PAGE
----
Adding and using the DSC For Linux VM Extension to Azure Stack TP1

In my previous post I described how to add a CentOS image to Azure Stack so tenants can deploy Linux machines.
Now that we have an image available, it’s time for the next step. Deploy a Linux VM and have DSC configure it!

Acquire the DSC For Linux VM Extension

VM Extensions are handled by the CRP which offers up the extensions located in the C:\ClusterStorage\Volume1\Share\CRP\GuestArtifactRepository directory.


If you look closely, you probably notice that the DSC For Linux VM extension is not present. It did not ship with Azure Stack TP1.
So how to make it available? The extension is available on GitHub but to spare you the trouble I had, don’t download it here.
I got it to work but once the VM was installing the extension, thing started to break down and unknown errors were thrown.


When investigating the issue, I noticed the extension was present on the VM in zipped up form. I figured I would deploy a VM in Azure and see if I could acquire the extension that way.
Bingo! To safe you the trouble from doing the same, I’ve put the extension on my GitHub for you to download. I did not notice any obvious differences between the version used in Azure and the one I got from the Azure GitHub repo but the end result is that the one I got from Azure worked.

Once downloaded from my GitHub you need to make the extension available for the CRP by placing the file in zipped up form at C:\ClusterStorage\Volume1\Share\CRP\GuestArtifactRepository.
Make sure to unblock it!


You could also run this script to have it done in one go:

The extension is now available.

Prepping a configuration

Because PowerShell does not run on Linux, the DSC For Linux extension is not able to compile PowerShell DSC Configuration scripts into MOF files.
Instead you need to use the DSC For Linux extension with pre-compiled MOF or meta.MOF files.

First let’s create a configuration script and compile a MOF file from it. All following actions take place on the client VM.

This script will download the NX DSC Resource Module first so PowerShell will be able to compile the MOF. Next, a configuration is loaded which will make the Linux box into a webserver.
Finally, the configuration is called and compiled by PowerShell. The simple HTML code declared in the WebSite variable will be passed to the configuration parameter. The resulting MOF can be found at to C:\NginX\localhost.mof.

Now we have a configuration for a Linux box we need to make sure that the DSC For Linux Extension can get to it when the VM gets deployed. To do this, I’ll create a Storage Account to contain the MOF file so the extension can download it from there. The extension can deal with storage accounts natively but for this demo I simulate the MOF file to be located on a publicly available Uri.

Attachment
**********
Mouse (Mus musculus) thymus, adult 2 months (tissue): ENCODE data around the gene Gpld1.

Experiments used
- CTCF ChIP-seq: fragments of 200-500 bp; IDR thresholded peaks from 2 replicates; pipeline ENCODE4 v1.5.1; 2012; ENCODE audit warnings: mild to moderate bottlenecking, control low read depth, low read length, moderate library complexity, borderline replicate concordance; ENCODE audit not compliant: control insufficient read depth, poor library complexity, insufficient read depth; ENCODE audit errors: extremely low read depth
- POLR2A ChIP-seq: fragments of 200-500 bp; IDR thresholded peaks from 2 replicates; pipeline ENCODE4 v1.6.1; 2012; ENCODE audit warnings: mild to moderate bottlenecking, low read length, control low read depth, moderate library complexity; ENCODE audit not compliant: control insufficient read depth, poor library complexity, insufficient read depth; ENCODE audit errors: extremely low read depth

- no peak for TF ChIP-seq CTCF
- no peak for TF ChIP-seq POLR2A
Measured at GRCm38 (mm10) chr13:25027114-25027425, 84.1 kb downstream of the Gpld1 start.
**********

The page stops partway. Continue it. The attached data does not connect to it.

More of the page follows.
When running the script you should modify the TenantUser variable on line 2.

The script will figure out the Tenant Id based on the domain name used to authenticate. Then it will add Azure Stack as an environment for PowerShell cmdlets to use.
It will authenticate and while doing so, it will select the Azure Stack environment just added as the context. Finally, a storage account is created containing an anonymously accessible container.
The mof file compiled earlier will be uploaded to the container and the Uri on which it is available will be printed out (copy this as we need it later, https://linuxdsc.blob.azurestack.local/mof/localhost.mof).

Using the DSC For Linux VM Extension

Now everything is in place we can provision a VM and use the DSC For Linux extension with it to finalize the VMs configuration during creation.
The easiest way is to do this is through a JSON template as the VM extension needs name resolution for the extension to work properly (in current TP1 we need to explicitly configure DNS).

Copy the following template and save it on the ClientVM on the root of C:\. Name it DeployVMWithDSCForLinux.json. If you followed my blogpost on adding CentOS to Azure Stack and changed the publisher name for example, you need to adjust this template accordingly!

Next, run the following script from the PowerShell session you used earlier. If you close it, please run the region “add AzureStack environment” again.
You should change the MofFileUri if you modified the previous script and you could of course assign your own username and password!

Once the template is deployed you should see similar output as the following:


When you navigate to the uri stated in the Outputs you should see the WebPage hosted by NginX!


When navigating to the VM extensions via the portal, you should see the extension status as succeeded as well.


Alternatively from a JSON template. You could also use PowerShell to  add the extension to an already existing VM. This would look something like this:

Note that Get-AzureRmVMExtensionImage currently does not work against Azure Stack so it could be a little bit tough to figure out all the data you need to specify.

Alternatively from a PowerShell invoked deployment, you could also copy paste the template content into the Template Deployment widget and go from there.


Hope you enjoyed reading !

Spread the word. Share this post!

  • Rajeev Bhadresa

    Great article. Thanks for sharing Ben. I did have a simple issue with the script that deploys the VM that I thought I would point out. The $DeployRG variable is missing the location value but worked if I set it as local. Looking forward to running through some more of your posts. Keep up the good work 🙂

    • Hi Rajeev, thanks for letting me know. Fixed it 🙂